The special session on redistricting will not focus solely on this once-a-decade experience that lawmakers go through as the redraw political districts.
Senate President Earl Ray Tomblin (D), who is acting as governor, has also called on lawmakers to pass a half-cent reduction of the food tax, consider a bill that would reallocate certain portions of the coal severance tax, look at a few supplemental appropriations and deal with some other issues.
But, Secretary of State Natalie Tennant (D), is calling for one more addition. She explained in a news release today:
West Virginia Secretary of State Natalie E. Tennant is asking Acting Governor Earl Ray Tomblin to add the subject of the Supreme Court of Appeals Public Campaign Financing Pilot Program to the special session, set to begin next week.
Secretary Tennant, along with the State Election Commission, requested Attorney General Darrell McGraw to review West Virginia’s pilot program, which is similar to the Arizona law that was determined to be unconstitutional by the United States Supreme Court on June 27, 2011.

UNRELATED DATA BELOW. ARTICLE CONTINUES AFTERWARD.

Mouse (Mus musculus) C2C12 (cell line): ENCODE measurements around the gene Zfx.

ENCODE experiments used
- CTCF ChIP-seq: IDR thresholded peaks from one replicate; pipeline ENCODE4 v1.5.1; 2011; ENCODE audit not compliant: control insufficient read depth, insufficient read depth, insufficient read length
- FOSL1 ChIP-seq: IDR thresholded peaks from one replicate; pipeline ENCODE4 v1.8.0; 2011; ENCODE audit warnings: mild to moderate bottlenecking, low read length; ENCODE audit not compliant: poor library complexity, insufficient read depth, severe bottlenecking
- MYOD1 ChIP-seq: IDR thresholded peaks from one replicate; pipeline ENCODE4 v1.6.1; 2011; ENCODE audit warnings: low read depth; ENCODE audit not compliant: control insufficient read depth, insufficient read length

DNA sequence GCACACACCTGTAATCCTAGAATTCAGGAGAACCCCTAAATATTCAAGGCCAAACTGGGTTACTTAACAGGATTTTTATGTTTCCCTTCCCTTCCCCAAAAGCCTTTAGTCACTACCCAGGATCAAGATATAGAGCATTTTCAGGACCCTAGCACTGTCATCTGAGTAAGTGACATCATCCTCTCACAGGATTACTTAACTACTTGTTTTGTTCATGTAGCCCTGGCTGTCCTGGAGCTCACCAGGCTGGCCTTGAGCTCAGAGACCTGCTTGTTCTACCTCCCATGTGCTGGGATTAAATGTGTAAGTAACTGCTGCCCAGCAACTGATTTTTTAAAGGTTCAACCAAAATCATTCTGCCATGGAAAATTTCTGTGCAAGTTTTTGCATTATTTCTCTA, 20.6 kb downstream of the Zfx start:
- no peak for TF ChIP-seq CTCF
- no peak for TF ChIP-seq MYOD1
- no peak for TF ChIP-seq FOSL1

In an Opinion detailed in a letter to Secretary Tennant, the Attorney General’s Office said “the matching funds provisions contained in the West Virginia Supreme Court of Appeals Public Campaign Financing Pilot Program are violative of the United States Constitution.”
“In anticipation of this Opinion, we have been preparing to make any changes necessary to the pilot program by working with Legislative leaders and the Acting Governor,” Tennant said. “Because participating candidates face a September 1 date to begin raising qualifying funds, this question needs to be addressed immediately.”